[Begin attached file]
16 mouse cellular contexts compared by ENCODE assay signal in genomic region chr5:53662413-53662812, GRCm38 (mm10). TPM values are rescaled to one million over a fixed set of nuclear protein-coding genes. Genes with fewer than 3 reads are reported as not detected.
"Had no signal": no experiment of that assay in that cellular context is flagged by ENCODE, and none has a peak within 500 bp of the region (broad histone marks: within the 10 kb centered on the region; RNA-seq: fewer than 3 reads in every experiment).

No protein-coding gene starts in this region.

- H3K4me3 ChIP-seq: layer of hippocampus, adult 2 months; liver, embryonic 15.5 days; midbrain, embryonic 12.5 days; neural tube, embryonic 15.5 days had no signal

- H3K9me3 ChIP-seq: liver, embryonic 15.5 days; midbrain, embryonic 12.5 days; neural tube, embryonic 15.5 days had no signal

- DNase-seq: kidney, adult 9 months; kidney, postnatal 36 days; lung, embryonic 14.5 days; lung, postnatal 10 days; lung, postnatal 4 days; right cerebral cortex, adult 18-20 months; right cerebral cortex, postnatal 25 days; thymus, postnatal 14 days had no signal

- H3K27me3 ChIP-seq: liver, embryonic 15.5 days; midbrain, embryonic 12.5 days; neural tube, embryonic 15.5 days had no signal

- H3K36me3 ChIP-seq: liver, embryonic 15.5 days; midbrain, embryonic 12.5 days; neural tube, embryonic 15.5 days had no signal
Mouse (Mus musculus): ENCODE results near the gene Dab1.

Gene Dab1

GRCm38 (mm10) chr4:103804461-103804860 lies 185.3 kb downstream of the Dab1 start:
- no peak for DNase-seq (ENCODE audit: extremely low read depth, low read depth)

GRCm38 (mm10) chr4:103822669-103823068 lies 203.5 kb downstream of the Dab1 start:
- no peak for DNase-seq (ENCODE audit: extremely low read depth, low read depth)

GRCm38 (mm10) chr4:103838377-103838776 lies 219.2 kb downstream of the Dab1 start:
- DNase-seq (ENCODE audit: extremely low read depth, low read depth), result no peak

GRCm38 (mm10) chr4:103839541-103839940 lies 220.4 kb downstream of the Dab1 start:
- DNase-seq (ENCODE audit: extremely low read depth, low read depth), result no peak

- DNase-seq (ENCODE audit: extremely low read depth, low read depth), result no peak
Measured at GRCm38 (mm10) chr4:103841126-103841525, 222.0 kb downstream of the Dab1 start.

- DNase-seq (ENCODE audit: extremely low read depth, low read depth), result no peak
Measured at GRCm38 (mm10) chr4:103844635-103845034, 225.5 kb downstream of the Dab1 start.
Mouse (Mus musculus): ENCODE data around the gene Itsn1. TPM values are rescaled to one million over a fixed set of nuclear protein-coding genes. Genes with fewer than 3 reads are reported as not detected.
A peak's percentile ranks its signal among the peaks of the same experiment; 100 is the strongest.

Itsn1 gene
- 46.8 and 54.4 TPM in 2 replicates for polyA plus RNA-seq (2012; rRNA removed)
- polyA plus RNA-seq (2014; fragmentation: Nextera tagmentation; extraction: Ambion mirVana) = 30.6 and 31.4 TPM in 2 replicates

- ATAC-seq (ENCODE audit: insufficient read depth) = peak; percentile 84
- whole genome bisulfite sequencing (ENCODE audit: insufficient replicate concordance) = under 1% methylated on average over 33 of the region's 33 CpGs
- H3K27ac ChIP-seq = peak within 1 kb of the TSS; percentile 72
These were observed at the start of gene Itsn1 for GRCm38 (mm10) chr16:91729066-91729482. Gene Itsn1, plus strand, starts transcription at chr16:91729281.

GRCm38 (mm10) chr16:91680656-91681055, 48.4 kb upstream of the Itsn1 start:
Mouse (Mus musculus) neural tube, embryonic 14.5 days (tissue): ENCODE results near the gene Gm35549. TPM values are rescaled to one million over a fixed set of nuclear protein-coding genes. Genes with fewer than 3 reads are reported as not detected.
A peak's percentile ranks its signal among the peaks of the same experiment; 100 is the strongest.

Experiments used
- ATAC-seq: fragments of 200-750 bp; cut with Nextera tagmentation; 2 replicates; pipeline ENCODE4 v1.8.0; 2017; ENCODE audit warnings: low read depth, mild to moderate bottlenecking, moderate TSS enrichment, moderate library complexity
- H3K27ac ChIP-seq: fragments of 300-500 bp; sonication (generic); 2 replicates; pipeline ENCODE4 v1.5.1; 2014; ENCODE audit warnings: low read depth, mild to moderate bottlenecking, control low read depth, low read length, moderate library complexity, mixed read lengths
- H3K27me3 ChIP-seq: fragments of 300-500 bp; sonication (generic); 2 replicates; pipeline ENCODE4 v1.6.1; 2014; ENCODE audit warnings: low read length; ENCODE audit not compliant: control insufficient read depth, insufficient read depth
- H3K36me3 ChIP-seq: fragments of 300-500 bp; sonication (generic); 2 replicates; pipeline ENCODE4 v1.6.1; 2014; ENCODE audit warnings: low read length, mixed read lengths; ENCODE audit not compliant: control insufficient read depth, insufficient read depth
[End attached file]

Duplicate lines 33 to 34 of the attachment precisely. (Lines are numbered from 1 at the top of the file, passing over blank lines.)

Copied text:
Mouse (Mus musculus) neural tube, embryonic 14.5 days (tissue): ENCODE results near the gene Gm35549. TPM values are rescaled to one million over a fixed set of nuclear protein-coding genes. Genes with fewer than 3 reads are reported as not detected.
A peak's percentile ranks its signal among the peaks of the same experiment; 100 is the strongest.